The Retail Litigation Center (RLC) issued the following statement in response to the decision of the National Labor Relations Board (NLRB) decision in the Macy's case, in which the Board certified a retail industry "micro union" for the first time.
"The decision from the NLRB abandons longstanding legal precedent for retail store bargaining unit determinations in favor of an illogical and circular analysis intended to tilt the balance at the expense of the overall harmony and unity of a retail store's full employee complement," said RLC President Deborah White. "Nothing in this case justified a departure from a half-century's worth of precedent that consistently recognized a presumption in the retail context in favor of the whole-store unit. These labor practices are fundamentally at odds with the needs of the retail industry and the expectations of American consumers."
Micro unions are the result of the NLRB's Specialty Healthcare decision, redefining what is considered a proper bargaining unit. While the decision originally applied to non-acute health care facilities, the NLRB has begun applying the decision to other industries and allowing union organizers to gerrymander a workplace by cherry-picking small groups of employees within larger workforces to form a micro-union.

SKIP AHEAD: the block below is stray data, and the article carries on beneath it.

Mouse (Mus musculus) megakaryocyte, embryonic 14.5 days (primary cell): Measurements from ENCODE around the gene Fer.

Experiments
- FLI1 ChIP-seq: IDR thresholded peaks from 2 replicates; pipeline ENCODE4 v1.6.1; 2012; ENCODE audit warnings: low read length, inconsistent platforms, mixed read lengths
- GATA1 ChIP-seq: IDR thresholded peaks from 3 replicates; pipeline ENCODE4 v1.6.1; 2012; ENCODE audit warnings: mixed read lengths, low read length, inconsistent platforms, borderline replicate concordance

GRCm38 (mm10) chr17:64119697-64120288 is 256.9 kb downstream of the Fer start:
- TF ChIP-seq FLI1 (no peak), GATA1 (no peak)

In January of 2013, the Retail Litigation Center filed an amicus brief with the NLRB in support of the appeal Macy's lodged of the Regional Director's original recognition of the micro union. The brief can be read here.
From the brief:
"Such fragmentation is fundamentally at odds with the central purpose of a retail establishment, which is to provide seamless and effective customer service throughout the store. A retail employee must be ready and able to respond to questions outside her particular area of expertise, and cannot effectively operate within a narrow operational fiefdom. The workforce in a typical retail store is therefore highly integrated. Employees work in close proximity under common management, common policies, and common working conditions."
The Retail Litigation Center is a public policy organization that identifies and engages in legal proceedings which affect the retail industry. The RLC, whose members include some of the country's largest retailers, was formed to provide courts with retail industry perspectives on significant legal issues, and highlight the potential industry-wide consequences of legal principles that may be determined in pending cases